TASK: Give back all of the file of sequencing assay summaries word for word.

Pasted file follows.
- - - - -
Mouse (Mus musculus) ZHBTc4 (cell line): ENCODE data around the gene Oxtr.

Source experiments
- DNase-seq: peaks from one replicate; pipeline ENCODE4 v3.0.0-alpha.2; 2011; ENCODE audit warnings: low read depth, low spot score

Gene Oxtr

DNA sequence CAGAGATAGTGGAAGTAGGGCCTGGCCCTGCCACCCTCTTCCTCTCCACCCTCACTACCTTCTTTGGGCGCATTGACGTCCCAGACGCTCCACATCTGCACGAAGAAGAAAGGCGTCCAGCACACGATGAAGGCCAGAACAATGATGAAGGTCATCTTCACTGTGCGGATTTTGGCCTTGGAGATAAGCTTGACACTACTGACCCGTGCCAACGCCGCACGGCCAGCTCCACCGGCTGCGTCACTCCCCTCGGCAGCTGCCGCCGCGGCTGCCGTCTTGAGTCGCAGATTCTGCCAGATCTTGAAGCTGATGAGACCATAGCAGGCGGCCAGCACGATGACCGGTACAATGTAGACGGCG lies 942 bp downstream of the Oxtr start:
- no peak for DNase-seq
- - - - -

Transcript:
Mouse (Mus musculus) ZHBTc4 (cell line): ENCODE data around the gene Oxtr.

Source experiments
- DNase-seq: peaks from one replicate; pipeline ENCODE4 v3.0.0-alpha.2; 2011; ENCODE audit warnings: low read depth, low spot score

Gene Oxtr

DNA sequence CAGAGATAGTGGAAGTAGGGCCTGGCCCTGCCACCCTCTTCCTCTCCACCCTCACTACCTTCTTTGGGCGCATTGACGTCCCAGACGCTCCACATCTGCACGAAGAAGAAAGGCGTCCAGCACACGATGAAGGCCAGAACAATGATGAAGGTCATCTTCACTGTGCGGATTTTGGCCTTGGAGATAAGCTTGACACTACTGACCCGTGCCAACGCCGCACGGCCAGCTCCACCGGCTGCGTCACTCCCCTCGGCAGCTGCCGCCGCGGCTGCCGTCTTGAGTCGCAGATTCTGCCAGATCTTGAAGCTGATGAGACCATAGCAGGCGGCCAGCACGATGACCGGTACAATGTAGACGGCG lies 942 bp downstream of the Oxtr start:
- no peak for DNase-seq